I decided to go to bed rather than wait for Curiosity's planned 1:30 a.m. landing, but without setting any alarm, my wife and I both woke up at about 1:20, and we used the iPad to watch a video feed from the Planetary Society's Planetfest in Pasadena. We tuned in just after cruise stage separation, and both the Planetfest crowd and the JPL control room teams were already going wild. It was very exciting and emotional, and it all went perfectly, including the almost immediate display of a couple of low-res "hazcam" photos showing that Curiosity was indeed safe and sound. Awesome. I was glad I had watched the Eyes on the Solar System EDL simulation earlier in the evening so I could really picture each event as it was called out. We watched for about 20 minutes then went back to sleep.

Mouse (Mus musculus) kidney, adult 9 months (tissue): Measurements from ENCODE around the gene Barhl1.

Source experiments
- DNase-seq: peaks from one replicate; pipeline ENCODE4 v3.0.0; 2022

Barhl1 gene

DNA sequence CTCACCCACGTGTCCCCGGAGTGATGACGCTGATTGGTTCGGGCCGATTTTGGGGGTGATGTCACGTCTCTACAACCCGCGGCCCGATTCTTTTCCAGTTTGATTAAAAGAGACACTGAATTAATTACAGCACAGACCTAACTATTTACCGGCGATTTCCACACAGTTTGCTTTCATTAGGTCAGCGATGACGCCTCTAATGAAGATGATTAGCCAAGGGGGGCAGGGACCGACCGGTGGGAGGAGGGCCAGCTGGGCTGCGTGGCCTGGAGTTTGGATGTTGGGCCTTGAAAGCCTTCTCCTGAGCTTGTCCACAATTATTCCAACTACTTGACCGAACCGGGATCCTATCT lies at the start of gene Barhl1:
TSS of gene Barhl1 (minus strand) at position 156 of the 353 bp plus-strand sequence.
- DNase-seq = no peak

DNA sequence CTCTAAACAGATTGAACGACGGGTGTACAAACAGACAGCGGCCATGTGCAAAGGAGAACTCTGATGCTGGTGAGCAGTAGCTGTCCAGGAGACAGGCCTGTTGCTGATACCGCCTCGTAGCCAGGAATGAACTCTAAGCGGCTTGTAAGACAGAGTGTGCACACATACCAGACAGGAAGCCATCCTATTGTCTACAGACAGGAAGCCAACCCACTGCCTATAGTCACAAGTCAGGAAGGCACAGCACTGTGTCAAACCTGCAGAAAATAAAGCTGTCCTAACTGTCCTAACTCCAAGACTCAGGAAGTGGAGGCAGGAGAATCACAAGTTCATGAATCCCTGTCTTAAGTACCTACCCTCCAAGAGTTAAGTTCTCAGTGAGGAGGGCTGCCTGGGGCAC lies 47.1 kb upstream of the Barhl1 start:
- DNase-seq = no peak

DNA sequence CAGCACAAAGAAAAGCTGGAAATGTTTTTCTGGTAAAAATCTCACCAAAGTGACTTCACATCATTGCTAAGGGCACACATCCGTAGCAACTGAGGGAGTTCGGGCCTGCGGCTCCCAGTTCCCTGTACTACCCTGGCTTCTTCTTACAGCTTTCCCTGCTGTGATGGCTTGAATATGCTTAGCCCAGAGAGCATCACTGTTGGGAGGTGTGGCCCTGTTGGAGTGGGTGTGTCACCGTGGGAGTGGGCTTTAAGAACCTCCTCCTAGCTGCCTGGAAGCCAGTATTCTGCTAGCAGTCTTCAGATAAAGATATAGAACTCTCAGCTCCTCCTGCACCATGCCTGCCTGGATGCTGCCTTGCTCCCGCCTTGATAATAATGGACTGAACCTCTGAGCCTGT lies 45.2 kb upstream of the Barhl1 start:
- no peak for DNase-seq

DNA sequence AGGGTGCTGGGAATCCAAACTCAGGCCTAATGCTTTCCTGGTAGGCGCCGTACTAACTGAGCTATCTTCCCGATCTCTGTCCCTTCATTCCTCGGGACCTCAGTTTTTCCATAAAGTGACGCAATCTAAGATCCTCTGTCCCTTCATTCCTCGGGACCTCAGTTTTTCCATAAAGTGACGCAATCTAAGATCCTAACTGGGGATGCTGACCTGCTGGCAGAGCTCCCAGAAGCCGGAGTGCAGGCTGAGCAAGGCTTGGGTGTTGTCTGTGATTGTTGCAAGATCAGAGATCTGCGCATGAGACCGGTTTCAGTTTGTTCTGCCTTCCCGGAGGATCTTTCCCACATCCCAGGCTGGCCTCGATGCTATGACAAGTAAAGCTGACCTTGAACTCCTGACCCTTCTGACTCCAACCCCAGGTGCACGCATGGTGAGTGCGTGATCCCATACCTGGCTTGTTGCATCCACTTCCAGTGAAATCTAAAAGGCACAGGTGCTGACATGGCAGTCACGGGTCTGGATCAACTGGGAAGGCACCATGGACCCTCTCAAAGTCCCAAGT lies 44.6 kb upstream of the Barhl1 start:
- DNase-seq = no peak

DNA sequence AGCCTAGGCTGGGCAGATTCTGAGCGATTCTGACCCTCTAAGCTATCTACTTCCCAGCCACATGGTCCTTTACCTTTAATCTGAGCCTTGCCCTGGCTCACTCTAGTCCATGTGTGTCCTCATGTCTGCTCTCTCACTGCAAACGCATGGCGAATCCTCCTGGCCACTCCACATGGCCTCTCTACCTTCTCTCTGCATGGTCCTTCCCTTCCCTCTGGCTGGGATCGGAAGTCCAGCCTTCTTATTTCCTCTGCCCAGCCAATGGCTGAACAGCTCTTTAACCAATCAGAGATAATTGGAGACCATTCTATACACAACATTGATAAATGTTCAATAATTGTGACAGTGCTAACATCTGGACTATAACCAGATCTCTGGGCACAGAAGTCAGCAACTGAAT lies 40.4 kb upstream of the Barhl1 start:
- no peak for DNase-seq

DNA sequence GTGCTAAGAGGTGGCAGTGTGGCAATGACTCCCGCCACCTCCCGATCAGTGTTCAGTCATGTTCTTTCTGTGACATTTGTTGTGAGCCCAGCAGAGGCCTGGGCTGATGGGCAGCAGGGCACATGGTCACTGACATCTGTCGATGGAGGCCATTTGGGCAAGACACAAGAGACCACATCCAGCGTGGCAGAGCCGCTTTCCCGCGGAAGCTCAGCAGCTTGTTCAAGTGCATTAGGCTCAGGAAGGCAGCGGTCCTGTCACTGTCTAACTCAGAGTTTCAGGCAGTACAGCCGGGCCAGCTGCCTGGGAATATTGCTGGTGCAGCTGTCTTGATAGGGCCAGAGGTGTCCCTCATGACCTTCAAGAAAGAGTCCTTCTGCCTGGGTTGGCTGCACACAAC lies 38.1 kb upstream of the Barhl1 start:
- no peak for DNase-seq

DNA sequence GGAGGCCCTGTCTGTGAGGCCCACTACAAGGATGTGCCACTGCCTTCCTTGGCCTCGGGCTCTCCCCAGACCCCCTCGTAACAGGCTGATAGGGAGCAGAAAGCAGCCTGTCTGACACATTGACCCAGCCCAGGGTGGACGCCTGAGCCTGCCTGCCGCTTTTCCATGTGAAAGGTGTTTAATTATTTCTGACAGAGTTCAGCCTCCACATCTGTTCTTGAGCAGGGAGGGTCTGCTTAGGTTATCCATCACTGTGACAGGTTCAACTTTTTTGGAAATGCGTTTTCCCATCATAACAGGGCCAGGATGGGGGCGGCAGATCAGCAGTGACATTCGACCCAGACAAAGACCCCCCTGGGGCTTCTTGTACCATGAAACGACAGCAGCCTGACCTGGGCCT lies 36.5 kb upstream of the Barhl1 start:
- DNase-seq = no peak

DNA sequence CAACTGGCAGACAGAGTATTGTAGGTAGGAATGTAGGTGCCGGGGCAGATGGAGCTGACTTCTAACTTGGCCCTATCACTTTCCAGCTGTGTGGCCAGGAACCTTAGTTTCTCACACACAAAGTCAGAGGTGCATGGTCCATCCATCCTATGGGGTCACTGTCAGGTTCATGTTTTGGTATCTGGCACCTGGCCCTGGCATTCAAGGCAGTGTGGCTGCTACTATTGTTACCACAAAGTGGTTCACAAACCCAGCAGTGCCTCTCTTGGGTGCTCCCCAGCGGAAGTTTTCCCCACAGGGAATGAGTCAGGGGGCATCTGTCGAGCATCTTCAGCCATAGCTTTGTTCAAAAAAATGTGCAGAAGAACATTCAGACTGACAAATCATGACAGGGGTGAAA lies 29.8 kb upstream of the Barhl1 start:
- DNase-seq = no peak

This morning I checked the Planetary Society Blog where Emily Lakdawalla reported that there appeared to be a "puff" of something on the horizon in the very first hazcam image that was not there in a later shot after the transparent lens cover was opened. Her thought was that this might have been a dust cloud from the impact of the descent stage, which was programmed to fly off, run out its fuel, and crash far from the landing site. If so, that would be really cool. Imagery from the Mars Reconnaissance Orbiter will probably confirm that and also show us exactly where Curiosity landed.